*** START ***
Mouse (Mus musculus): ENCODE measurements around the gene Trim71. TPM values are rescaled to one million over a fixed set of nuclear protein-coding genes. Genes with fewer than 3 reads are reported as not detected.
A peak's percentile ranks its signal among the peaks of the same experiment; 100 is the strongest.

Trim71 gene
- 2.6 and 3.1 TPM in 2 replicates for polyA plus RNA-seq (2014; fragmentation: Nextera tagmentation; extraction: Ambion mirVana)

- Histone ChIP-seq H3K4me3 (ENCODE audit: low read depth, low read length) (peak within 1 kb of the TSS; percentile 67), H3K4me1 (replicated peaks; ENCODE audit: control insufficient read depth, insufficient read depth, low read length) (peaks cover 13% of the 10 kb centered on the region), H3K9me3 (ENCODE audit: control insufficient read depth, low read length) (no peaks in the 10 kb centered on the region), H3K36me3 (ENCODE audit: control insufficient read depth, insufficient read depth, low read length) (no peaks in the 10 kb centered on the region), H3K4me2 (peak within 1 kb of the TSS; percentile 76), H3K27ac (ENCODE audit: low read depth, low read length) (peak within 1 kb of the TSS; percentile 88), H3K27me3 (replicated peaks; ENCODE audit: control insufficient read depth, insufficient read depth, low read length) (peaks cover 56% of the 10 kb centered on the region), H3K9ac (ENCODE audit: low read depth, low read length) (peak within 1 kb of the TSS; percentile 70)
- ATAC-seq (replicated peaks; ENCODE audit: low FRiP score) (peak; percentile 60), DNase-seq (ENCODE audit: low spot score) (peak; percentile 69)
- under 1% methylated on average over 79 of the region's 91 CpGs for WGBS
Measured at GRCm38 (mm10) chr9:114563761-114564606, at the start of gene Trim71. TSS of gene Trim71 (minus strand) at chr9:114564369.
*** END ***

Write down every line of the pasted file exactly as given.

Mouse (Mus musculus): ENCODE measurements around the gene Trim71. TPM values are rescaled to one million over a fixed set of nuclear protein-coding genes. Genes with fewer than 3 reads are reported as not detected.
A peak's percentile ranks its signal among the peaks of the same experiment; 100 is the strongest.

Trim71 gene
- 2.6 and 3.1 TPM in 2 replicates for polyA plus RNA-seq (2014; fragmentation: Nextera tagmentation; extraction: Ambion mirVana)

- Histone ChIP-seq H3K4me3 (ENCODE audit: low read depth, low read length) (peak within 1 kb of the TSS; percentile 67), H3K4me1 (replicated peaks; ENCODE audit: control insufficient read depth, insufficient read depth, low read length) (peaks cover 13% of the 10 kb centered on the region), H3K9me3 (ENCODE audit: control insufficient read depth, low read length) (no peaks in the 10 kb centered on the region), H3K36me3 (ENCODE audit: control insufficient read depth, insufficient read depth, low read length) (no peaks in the 10 kb centered on the region), H3K4me2 (peak within 1 kb of the TSS; percentile 76), H3K27ac (ENCODE audit: low read depth, low read length) (peak within 1 kb of the TSS; percentile 88), H3K27me3 (replicated peaks; ENCODE audit: control insufficient read depth, insufficient read depth, low read length) (peaks cover 56% of the 10 kb centered on the region), H3K9ac (ENCODE audit: low read depth, low read length) (peak within 1 kb of the TSS; percentile 70)
- ATAC-seq (replicated peaks; ENCODE audit: low FRiP score) (peak; percentile 60), DNase-seq (ENCODE audit: low spot score) (peak; percentile 69)
- under 1% methylated on average over 79 of the region's 91 CpGs for WGBS
Measured at GRCm38 (mm10) chr9:114563761-114564606, at the start of gene Trim71. TSS of gene Trim71 (minus strand) at chr9:114564369.